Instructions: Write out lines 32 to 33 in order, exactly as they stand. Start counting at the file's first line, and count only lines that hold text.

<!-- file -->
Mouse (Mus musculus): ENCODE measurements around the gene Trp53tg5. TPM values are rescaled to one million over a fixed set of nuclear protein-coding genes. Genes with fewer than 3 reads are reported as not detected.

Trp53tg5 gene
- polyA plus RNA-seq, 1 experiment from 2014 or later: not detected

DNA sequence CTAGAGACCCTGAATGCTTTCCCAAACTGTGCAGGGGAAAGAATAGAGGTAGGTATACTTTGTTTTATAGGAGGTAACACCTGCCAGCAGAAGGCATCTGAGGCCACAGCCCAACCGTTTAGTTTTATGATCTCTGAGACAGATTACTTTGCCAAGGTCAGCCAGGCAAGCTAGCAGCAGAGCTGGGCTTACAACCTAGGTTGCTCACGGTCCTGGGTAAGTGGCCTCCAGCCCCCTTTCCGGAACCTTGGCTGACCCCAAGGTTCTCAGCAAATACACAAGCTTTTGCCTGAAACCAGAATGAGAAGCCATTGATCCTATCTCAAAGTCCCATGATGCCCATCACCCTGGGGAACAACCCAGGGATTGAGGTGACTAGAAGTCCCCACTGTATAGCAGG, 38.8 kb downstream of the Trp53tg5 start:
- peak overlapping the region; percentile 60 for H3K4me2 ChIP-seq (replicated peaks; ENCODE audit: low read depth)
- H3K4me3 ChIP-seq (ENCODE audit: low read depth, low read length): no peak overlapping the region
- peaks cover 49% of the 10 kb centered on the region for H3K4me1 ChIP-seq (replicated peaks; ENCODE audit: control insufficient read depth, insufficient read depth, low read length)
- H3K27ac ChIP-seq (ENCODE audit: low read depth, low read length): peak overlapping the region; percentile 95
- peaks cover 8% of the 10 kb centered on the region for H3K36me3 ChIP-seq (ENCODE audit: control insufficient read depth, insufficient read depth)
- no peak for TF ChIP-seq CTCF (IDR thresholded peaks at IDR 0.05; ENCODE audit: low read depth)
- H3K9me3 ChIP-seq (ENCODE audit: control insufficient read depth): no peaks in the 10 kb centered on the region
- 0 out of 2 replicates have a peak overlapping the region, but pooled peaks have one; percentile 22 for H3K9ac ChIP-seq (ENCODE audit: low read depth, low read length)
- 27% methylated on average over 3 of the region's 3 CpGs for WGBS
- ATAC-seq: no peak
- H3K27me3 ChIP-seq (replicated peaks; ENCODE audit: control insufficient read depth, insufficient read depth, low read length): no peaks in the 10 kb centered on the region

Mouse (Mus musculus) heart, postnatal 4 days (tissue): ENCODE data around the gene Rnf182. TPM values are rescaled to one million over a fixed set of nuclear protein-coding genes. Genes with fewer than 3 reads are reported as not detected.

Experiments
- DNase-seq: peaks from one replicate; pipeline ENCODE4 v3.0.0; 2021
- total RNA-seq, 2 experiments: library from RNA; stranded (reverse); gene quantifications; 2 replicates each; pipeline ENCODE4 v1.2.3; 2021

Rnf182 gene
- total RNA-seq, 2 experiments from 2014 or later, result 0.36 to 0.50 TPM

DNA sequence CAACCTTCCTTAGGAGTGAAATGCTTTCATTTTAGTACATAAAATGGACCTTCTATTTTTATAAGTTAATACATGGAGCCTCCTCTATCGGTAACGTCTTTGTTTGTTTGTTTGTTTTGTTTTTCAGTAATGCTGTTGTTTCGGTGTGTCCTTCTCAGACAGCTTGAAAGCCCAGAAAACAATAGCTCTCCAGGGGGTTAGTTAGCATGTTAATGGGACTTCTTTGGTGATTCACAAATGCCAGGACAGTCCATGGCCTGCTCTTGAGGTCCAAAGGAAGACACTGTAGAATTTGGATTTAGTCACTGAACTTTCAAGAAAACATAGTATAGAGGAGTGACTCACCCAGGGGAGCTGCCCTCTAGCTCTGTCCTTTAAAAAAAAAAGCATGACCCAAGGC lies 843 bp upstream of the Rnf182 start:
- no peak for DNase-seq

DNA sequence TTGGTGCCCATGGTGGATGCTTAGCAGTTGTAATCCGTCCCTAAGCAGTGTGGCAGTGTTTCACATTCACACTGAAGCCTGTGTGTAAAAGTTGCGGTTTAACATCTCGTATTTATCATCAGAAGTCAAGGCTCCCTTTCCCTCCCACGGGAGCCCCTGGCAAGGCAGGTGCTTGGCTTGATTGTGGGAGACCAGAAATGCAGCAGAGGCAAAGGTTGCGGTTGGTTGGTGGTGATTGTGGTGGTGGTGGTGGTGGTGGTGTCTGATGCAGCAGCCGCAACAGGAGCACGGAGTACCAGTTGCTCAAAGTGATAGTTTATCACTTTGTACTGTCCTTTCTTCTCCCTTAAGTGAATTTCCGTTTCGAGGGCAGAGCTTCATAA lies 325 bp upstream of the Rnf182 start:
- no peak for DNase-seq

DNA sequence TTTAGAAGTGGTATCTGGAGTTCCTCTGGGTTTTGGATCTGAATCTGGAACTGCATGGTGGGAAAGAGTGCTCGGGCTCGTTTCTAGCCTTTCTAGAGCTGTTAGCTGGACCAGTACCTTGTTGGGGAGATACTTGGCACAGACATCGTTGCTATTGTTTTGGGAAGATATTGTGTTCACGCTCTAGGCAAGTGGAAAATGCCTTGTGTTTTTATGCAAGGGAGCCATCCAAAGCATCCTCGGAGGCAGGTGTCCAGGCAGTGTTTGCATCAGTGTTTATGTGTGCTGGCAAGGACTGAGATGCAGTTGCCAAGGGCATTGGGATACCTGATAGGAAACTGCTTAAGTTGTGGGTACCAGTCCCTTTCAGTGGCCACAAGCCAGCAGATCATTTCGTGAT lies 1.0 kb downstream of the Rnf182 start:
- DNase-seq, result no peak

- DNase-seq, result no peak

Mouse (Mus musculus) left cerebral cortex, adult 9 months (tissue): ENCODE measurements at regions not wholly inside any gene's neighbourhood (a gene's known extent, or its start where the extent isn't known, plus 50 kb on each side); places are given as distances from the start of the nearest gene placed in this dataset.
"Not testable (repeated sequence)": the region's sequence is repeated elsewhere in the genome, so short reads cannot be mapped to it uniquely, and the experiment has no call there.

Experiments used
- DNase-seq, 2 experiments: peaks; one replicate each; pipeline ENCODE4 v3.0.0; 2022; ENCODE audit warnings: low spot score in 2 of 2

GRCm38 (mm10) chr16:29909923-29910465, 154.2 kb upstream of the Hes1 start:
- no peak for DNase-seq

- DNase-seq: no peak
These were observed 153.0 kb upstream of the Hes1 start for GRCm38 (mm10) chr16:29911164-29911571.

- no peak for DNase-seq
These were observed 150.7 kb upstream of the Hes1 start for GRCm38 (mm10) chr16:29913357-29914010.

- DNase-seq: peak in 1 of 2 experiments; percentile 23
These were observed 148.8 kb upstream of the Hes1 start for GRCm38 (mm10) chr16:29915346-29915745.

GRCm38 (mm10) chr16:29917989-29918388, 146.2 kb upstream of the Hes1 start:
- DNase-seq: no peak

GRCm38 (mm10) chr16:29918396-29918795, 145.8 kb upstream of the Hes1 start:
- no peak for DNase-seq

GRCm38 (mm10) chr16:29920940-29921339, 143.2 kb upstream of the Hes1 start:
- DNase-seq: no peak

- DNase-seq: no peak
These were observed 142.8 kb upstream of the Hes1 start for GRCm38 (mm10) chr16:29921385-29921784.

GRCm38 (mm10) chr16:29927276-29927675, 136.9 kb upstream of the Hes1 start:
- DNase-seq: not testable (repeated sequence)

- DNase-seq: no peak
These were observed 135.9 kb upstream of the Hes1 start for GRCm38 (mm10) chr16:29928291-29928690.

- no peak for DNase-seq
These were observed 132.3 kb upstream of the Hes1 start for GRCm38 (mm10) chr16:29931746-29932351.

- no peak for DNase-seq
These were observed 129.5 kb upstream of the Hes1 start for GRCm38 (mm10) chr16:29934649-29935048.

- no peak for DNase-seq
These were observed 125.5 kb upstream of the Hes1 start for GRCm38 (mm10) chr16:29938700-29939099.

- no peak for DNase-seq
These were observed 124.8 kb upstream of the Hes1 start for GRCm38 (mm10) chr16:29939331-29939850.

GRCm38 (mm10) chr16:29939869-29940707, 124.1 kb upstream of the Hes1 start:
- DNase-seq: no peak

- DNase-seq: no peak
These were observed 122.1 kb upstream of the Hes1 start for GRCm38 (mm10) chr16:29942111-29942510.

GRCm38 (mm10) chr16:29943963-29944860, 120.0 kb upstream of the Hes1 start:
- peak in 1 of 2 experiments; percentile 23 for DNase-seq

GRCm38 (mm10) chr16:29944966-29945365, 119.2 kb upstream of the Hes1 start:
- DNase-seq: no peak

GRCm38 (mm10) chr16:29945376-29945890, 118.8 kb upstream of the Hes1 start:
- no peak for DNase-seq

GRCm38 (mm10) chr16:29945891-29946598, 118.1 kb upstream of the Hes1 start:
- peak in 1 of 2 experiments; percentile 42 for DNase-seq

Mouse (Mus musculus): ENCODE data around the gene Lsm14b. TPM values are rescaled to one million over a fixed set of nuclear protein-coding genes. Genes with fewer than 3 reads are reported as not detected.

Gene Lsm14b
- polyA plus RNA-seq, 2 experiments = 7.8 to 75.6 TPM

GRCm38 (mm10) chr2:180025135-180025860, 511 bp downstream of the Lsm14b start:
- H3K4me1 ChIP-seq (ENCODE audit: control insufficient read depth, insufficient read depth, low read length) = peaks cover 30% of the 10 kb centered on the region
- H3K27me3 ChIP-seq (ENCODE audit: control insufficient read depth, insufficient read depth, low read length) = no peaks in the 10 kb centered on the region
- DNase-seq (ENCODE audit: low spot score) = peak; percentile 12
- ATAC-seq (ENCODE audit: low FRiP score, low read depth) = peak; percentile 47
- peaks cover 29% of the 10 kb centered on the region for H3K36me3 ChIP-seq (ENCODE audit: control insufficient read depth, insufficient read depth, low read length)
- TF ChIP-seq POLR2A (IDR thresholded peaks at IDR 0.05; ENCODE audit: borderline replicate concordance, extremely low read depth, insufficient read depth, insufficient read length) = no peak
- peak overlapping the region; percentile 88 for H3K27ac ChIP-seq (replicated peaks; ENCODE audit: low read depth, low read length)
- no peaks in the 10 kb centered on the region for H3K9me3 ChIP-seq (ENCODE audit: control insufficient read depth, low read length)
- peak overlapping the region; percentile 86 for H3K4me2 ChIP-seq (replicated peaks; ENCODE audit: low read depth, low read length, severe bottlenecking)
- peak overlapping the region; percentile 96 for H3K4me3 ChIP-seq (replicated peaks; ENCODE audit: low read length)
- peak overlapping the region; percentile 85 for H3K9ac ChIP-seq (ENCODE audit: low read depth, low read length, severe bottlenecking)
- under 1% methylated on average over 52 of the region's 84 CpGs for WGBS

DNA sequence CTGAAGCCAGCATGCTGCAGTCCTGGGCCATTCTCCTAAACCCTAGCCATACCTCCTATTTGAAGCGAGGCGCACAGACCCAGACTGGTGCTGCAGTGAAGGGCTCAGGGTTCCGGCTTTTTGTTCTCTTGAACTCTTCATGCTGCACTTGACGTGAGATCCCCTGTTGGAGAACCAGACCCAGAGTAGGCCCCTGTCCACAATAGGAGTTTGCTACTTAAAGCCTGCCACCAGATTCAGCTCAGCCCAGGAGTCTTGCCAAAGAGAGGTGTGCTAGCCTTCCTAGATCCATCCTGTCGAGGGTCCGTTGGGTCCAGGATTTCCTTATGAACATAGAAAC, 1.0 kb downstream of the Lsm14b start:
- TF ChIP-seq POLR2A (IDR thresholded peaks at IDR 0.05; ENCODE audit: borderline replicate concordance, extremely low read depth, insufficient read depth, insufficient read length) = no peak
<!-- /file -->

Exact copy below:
- DNase-seq, 2 experiments: peaks; one replicate each; pipeline ENCODE4 v3.0.0; 2022; ENCODE audit warnings: low spot score in 2 of 2

GRCm38 (mm10) chr16:29909923-29910465, 154.2 kb upstream of the Hes1 start: